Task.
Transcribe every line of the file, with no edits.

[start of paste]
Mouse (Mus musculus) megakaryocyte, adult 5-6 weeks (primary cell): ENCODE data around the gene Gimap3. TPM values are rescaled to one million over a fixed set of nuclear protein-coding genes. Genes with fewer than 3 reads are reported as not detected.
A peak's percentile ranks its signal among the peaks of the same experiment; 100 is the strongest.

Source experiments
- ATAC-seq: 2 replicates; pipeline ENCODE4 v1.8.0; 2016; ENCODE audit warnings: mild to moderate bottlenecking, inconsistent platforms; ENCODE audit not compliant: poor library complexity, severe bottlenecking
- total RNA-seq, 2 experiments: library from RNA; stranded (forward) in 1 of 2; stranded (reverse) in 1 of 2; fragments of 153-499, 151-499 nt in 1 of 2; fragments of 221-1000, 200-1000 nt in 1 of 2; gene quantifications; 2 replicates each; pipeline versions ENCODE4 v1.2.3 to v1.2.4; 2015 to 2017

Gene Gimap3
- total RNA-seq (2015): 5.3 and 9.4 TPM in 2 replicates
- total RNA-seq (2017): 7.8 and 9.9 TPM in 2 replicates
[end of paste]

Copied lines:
Mouse (Mus musculus) megakaryocyte, adult 5-6 weeks (primary cell): ENCODE data around the gene Gimap3. TPM values are rescaled to one million over a fixed set of nuclear protein-coding genes. Genes with fewer than 3 reads are reported as not detected.
A peak's percentile ranks its signal among the peaks of the same experiment; 100 is the strongest.

Source experiments
- ATAC-seq: 2 replicates; pipeline ENCODE4 v1.8.0; 2016; ENCODE audit warnings: mild to moderate bottlenecking, inconsistent platforms; ENCODE audit not compliant: poor library complexity, severe bottlenecking
- total RNA-seq, 2 experiments: library from RNA; stranded (forward) in 1 of 2; stranded (reverse) in 1 of 2; fragments of 153-499, 151-499 nt in 1 of 2; fragments of 221-1000, 200-1000 nt in 1 of 2; gene quantifications; 2 replicates each; pipeline versions ENCODE4 v1.2.3 to v1.2.4; 2015 to 2017

Gene Gimap3
- total RNA-seq (2015): 5.3 and 9.4 TPM in 2 replicates
- total RNA-seq (2017): 7.8 and 9.9 TPM in 2 replicates